The Power of Voice: Celebrating African American History

Celebrating African American History through Poetry

“Your silence will not protect you.” – Audre Lorde

February is National African American History Month in the United States. It is a time to honor the work, achievements and contributions of African Americans. It is also a time to remember the struggle for civil rights and the importance of equality, civic action, social justice and solidarity.

In our Jan/Feb edition of Learning Ahead: Cultural Itinerary for Western Massachusetts we discussed the power of voice and words as illustrated by Martin Luther King Jr.’s “I Have a Dream” speech. Continuing this exploration of the inspirational power of words, let’s take a closer look at two poems by African Americans that illustrate the power of voice and words: Langston Hughes and Audre Lorde. 

Audre Lorde (1934-1992)

Feminist, civil rights activist, and writer Audre Lorde is known for her poetic exploration of Black feminist identity.  The poem “A Woman Speaks” is another example of how the power of voice explodes in poetic verse and demands the reader to pay attention and consider what is written

Langston Hughes (1902-1967)

This month, we are revisiting poet Langston Hughes. In the Nov/Dec 2016 edition of Learning Ahead we featured Hughes’ poem “Thanksgiving Time.”  In this edition we are featuring his poem, “I, Too.”

Hughes was a poet of the Harlem Renaissance, an explosion of social, cultural  and artistic ideas that brought together black writers, artists, musicians, and  scholars in the 1920’s and 1930’s. It brought to the forefront a new black cultural identity. Its cultural center was Harlem, a neighborhood of New York City. Langston Hughes was at the heart of the Harlem Renaissance and his poetry stands as a testament to this movement of creativity, philosophy and powerful voice.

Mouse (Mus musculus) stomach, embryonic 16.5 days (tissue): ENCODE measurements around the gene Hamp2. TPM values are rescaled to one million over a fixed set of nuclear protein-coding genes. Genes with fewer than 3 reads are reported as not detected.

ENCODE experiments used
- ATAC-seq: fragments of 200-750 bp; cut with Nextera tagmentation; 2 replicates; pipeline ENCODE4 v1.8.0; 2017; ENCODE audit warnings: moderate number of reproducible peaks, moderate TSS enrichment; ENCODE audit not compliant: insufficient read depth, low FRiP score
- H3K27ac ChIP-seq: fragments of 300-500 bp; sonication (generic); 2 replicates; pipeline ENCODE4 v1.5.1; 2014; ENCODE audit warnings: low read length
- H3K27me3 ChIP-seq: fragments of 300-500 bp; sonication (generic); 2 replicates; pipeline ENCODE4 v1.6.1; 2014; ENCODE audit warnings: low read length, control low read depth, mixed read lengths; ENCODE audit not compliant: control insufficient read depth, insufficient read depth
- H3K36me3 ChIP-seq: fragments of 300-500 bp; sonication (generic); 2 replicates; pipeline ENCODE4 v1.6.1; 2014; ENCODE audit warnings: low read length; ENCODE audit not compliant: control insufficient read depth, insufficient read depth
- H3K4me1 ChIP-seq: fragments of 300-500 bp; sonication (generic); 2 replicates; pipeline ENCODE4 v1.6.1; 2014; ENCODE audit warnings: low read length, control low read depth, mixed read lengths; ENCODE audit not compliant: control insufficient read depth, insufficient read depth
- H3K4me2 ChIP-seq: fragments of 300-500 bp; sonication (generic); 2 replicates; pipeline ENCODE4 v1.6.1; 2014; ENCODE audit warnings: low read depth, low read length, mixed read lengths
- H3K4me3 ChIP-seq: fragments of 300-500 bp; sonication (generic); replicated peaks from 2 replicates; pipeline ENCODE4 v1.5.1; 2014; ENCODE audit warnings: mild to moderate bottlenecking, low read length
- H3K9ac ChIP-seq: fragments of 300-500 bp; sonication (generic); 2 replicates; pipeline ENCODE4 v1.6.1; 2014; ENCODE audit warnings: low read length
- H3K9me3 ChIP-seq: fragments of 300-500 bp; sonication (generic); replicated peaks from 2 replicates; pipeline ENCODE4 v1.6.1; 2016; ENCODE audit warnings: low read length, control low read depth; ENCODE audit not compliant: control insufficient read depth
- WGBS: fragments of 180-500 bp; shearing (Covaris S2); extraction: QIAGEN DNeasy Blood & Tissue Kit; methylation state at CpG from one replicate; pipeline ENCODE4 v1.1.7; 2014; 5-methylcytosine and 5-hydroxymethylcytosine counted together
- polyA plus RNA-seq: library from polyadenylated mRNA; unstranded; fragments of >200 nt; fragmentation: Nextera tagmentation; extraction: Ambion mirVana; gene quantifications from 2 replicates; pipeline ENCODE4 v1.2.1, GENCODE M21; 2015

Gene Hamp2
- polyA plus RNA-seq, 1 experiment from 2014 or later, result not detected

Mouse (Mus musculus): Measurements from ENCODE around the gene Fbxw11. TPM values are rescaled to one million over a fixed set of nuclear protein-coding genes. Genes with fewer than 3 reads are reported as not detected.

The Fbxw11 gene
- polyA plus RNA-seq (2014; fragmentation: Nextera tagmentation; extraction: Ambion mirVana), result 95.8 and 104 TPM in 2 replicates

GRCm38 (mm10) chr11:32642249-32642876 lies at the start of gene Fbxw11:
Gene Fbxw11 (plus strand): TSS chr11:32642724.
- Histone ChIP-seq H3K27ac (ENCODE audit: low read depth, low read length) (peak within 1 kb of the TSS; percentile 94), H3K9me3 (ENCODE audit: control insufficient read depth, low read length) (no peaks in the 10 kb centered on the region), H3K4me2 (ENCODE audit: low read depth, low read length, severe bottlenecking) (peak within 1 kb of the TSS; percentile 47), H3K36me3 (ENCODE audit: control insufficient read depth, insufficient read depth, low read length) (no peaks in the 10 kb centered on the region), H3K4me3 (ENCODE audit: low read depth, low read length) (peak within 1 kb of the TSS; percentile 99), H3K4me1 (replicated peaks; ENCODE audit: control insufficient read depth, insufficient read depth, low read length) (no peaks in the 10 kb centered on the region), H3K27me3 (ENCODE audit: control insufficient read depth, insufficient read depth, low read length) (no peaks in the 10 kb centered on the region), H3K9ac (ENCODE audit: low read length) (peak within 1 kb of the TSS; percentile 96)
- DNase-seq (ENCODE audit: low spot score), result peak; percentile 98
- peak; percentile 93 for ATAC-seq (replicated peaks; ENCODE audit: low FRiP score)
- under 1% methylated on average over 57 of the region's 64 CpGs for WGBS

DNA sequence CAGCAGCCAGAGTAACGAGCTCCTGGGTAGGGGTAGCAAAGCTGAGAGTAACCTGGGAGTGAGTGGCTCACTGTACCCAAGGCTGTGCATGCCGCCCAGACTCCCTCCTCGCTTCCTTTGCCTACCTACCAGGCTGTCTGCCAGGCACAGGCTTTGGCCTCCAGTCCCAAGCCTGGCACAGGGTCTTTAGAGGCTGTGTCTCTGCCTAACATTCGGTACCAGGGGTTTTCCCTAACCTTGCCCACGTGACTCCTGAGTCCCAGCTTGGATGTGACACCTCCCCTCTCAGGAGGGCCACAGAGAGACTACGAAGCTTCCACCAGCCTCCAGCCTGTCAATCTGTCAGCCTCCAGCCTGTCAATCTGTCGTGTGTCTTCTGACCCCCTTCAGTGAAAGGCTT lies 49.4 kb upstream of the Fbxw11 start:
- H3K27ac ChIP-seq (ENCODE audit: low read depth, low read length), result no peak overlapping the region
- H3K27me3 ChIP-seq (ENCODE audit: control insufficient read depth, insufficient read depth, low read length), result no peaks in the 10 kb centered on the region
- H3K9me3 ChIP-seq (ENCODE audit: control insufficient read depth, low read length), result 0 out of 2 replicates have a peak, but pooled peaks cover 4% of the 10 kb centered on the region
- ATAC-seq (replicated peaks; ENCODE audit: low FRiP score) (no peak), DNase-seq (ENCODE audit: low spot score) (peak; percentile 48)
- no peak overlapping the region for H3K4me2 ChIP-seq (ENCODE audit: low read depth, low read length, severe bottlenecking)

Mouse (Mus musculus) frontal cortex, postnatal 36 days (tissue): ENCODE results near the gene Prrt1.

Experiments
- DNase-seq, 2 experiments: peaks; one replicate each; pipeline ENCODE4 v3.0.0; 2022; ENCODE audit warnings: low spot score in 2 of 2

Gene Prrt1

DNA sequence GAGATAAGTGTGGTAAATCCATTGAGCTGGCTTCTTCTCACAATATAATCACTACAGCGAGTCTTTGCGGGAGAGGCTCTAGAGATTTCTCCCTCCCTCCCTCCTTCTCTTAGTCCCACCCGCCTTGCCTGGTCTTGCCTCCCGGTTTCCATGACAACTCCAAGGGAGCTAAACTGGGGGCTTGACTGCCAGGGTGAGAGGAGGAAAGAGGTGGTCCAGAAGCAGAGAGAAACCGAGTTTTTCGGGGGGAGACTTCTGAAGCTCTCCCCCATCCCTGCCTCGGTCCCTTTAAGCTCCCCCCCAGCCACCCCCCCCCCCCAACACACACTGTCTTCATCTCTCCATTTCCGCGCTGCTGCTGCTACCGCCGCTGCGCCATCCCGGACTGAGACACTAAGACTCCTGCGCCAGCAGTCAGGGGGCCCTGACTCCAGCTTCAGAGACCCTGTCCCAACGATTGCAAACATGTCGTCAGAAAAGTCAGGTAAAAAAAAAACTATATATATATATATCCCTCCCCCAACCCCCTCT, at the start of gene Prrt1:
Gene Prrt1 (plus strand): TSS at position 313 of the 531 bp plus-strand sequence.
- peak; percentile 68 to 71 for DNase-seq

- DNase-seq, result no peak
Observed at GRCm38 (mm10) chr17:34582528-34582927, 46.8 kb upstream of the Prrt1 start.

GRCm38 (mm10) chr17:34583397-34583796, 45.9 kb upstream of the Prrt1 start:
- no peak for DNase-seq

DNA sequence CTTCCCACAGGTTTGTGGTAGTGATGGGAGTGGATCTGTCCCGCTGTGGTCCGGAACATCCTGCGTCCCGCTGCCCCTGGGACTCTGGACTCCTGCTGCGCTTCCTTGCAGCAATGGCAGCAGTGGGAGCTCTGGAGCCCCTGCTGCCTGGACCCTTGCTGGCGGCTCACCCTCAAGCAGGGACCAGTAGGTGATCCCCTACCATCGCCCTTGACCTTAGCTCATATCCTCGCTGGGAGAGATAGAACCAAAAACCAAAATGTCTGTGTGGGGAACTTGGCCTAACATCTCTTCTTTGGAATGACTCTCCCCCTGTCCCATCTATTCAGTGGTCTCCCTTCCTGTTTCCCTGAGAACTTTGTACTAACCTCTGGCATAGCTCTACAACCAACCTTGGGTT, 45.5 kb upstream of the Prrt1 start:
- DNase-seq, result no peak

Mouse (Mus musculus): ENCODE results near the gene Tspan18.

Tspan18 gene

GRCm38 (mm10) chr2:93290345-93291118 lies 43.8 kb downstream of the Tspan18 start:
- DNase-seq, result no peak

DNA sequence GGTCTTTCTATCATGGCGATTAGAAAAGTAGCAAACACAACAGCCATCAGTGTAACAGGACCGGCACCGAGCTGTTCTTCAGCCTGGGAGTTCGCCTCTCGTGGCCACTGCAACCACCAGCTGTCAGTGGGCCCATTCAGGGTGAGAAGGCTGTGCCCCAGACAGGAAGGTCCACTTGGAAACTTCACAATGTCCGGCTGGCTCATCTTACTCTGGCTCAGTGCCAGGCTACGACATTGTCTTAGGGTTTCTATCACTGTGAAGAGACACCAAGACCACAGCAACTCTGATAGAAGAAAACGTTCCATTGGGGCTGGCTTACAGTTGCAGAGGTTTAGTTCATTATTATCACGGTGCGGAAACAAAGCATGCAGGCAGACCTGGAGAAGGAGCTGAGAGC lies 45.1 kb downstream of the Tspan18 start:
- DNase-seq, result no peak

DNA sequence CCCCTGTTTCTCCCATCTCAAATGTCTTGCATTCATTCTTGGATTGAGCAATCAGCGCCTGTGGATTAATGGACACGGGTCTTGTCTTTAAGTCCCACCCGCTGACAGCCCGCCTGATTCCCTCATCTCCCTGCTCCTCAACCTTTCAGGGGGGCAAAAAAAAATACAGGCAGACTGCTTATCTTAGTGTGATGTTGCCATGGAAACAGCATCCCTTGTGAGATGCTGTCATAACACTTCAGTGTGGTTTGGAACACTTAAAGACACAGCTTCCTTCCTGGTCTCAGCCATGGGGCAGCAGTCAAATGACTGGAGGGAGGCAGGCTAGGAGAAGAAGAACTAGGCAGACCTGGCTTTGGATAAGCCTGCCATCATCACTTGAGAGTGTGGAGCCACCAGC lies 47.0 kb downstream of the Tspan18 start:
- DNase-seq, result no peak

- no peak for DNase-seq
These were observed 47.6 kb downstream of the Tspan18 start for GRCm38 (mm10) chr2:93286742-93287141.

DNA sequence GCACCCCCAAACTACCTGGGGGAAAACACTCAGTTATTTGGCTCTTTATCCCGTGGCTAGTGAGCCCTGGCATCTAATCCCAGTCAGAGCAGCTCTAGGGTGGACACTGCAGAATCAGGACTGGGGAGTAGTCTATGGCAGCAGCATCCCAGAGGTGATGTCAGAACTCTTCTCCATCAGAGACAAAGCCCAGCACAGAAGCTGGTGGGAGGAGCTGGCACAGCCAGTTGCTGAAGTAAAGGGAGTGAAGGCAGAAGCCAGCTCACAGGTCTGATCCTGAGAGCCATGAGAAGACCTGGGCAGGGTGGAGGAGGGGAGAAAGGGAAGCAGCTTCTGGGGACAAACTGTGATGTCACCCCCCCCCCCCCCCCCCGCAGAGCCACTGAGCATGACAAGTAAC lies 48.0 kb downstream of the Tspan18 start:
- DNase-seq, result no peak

Think about this:

  • How does Audre Lorde assert the power of Black women through their femininity?
  • Notice how Lorde’s poem builds to the final stanza in which history and mysticism/magic become intertwined to assert the powerful presence of Black women.  How does this poem convey the power of their voice? What is Lorde’s intention with the last stanza and what does she hope to convey to the reader?
  • How does Langston Hughes use the image of eating in the kitchen vs. at the table in his poem “I, Too” to talk about the importance of civil rights almost 30 years before King delivers his “I Have a Dream” speech?
  • “I, too, am America” is a powerful phrase. What does Hughes convey in this phrase about social justice and equality?
  • How do you think a poem like “I, Too” may have been influential in the shaping of the civil rights movement in the 1960’s?

[Photo credit: Women’s March in Washington Sister Rally in Greenfield, MA. (c) Sienna Wildfield]


Download our Jan/Feb edition of Learning Ahead: Cultural Itinerary for Western Massachusetts for embedded learning opportunities found in cultural resources that exist within the geography, history, and cultural traditions of Western Massachusetts.

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